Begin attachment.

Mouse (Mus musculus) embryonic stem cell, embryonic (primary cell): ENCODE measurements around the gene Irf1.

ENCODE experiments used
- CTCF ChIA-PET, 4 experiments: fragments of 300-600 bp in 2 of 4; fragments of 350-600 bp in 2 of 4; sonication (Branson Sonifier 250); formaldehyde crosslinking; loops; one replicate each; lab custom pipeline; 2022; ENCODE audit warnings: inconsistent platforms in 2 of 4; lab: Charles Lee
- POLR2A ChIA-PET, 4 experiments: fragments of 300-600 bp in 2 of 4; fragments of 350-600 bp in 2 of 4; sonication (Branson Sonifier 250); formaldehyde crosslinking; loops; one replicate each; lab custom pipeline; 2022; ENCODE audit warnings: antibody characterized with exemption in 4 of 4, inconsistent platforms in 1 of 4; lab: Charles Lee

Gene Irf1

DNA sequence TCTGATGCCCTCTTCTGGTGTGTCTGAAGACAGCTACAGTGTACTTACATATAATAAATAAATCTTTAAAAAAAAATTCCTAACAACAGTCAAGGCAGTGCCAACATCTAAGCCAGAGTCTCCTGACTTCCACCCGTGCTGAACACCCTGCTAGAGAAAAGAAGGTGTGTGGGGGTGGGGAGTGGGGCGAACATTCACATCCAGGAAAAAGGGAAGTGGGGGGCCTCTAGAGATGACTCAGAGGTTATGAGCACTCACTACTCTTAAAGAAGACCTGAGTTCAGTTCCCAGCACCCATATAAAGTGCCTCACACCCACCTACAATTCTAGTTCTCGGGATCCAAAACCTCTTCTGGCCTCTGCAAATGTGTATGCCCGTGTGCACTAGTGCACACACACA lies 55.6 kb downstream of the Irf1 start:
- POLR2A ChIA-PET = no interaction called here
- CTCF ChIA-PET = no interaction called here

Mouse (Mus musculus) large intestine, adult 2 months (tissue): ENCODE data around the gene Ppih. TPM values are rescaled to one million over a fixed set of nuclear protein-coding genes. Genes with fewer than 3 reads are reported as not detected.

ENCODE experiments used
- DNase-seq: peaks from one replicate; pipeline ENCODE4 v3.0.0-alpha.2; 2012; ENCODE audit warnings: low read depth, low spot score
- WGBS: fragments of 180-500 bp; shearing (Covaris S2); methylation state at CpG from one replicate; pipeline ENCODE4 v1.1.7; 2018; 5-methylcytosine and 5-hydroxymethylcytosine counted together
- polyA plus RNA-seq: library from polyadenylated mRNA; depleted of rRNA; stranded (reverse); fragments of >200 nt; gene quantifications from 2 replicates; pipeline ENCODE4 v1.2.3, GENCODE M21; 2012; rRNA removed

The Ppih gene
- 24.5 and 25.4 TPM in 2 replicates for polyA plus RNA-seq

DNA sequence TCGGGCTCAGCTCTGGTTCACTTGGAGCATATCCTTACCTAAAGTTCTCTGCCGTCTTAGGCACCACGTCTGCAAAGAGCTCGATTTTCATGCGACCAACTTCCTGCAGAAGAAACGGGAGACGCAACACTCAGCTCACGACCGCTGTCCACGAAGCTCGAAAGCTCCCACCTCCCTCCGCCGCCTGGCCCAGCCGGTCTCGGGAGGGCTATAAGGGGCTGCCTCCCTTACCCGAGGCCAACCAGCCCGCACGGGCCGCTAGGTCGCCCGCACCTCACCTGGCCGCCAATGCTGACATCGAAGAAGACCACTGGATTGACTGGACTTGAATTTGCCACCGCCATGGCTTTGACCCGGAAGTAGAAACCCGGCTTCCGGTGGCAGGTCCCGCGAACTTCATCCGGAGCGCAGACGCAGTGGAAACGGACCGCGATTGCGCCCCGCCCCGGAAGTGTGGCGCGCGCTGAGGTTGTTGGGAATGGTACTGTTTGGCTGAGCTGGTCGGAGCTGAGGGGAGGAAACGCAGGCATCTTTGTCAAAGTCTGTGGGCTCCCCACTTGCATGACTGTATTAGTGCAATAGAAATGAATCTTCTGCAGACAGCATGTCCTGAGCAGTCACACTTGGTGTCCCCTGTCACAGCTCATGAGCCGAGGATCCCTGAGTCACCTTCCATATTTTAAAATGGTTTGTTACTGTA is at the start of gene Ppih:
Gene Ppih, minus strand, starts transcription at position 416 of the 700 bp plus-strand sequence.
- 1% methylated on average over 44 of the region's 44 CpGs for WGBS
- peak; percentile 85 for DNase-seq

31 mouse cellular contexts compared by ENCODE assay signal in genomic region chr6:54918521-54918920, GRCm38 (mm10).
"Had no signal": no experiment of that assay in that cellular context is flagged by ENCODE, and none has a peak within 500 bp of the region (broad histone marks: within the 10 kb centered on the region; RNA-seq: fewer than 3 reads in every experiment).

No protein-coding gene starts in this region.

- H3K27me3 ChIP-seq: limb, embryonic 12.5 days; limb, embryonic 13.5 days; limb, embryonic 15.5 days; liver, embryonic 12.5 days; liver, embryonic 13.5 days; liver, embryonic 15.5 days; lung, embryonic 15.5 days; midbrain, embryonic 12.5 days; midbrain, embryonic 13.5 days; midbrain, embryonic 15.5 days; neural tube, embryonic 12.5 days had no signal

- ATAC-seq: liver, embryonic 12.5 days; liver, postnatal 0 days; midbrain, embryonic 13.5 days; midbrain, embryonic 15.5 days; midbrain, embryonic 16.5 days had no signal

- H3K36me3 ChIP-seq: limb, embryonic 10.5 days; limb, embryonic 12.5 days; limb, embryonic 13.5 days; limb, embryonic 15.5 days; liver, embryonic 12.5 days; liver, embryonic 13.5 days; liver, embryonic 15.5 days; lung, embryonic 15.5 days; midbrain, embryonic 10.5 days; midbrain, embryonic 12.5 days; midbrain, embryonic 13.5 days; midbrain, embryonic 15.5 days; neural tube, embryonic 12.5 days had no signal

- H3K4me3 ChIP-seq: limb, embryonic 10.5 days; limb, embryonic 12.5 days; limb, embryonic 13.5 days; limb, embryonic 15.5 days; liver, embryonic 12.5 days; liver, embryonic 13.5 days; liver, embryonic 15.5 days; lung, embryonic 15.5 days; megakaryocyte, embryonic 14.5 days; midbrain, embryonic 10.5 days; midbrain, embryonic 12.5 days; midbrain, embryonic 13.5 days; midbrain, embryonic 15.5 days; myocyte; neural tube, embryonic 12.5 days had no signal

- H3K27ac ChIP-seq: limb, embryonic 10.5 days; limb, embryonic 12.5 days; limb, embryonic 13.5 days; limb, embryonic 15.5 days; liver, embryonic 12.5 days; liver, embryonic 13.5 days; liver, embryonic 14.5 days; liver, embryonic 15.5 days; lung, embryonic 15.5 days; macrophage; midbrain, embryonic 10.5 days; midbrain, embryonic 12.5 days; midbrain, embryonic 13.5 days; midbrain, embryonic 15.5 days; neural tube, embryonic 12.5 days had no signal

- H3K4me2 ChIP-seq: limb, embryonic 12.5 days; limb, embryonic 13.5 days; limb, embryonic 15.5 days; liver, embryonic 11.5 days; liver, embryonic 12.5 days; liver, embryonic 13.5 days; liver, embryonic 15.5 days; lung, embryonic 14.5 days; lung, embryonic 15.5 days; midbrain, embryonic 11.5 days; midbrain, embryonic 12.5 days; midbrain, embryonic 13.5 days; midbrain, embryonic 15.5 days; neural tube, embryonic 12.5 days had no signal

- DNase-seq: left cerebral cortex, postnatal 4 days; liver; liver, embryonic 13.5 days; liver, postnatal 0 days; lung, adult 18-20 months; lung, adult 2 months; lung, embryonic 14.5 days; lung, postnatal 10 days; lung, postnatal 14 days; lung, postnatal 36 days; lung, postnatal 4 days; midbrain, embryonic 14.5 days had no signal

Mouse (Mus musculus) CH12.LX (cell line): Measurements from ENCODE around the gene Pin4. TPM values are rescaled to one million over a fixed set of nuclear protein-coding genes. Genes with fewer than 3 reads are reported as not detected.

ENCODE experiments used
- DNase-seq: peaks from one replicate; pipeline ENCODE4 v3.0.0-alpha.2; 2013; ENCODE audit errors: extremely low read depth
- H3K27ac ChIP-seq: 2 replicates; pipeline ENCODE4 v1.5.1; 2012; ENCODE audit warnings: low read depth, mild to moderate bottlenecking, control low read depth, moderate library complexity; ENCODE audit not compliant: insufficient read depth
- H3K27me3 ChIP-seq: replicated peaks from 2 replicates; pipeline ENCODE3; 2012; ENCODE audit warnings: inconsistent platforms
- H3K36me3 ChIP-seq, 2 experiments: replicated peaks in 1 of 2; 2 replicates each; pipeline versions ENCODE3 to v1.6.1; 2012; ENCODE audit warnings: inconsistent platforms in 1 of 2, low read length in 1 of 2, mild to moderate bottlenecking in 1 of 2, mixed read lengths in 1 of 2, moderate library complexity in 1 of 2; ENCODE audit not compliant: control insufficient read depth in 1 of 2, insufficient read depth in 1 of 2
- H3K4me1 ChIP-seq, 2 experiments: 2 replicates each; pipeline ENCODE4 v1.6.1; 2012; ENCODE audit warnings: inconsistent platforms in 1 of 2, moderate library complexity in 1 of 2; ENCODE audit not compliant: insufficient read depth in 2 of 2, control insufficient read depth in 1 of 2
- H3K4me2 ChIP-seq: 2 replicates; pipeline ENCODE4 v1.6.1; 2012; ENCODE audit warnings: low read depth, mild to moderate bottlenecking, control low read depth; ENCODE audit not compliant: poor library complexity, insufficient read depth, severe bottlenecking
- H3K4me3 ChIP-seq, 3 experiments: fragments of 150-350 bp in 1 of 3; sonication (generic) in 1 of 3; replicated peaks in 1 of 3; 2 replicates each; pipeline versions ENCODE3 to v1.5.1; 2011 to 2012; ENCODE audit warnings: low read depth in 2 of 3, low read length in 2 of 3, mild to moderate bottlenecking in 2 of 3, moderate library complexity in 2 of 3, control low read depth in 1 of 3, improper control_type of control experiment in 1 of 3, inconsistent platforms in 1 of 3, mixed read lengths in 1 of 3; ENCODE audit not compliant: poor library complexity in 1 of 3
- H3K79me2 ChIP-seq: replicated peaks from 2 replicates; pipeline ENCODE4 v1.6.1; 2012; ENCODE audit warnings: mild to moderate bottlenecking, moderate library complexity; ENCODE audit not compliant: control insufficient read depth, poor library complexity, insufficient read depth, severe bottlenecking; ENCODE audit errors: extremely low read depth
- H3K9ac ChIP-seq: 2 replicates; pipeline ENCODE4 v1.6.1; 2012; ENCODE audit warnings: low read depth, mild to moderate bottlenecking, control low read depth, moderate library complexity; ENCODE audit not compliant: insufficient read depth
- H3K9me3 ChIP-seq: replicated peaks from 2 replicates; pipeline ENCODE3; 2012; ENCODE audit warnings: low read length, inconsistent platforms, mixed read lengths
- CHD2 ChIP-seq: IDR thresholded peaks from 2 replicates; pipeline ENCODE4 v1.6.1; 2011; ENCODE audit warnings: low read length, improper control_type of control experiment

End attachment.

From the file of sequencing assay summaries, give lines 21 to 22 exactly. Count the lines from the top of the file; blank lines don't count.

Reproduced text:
"Had no signal": no experiment of that assay in that cellular context is flagged by ENCODE, and none has a peak within 500 bp of the region (broad histone marks: within the 10 kb centered on the region; RNA-seq: fewer than 3 reads in every experiment).

No protein-coding gene starts in this region.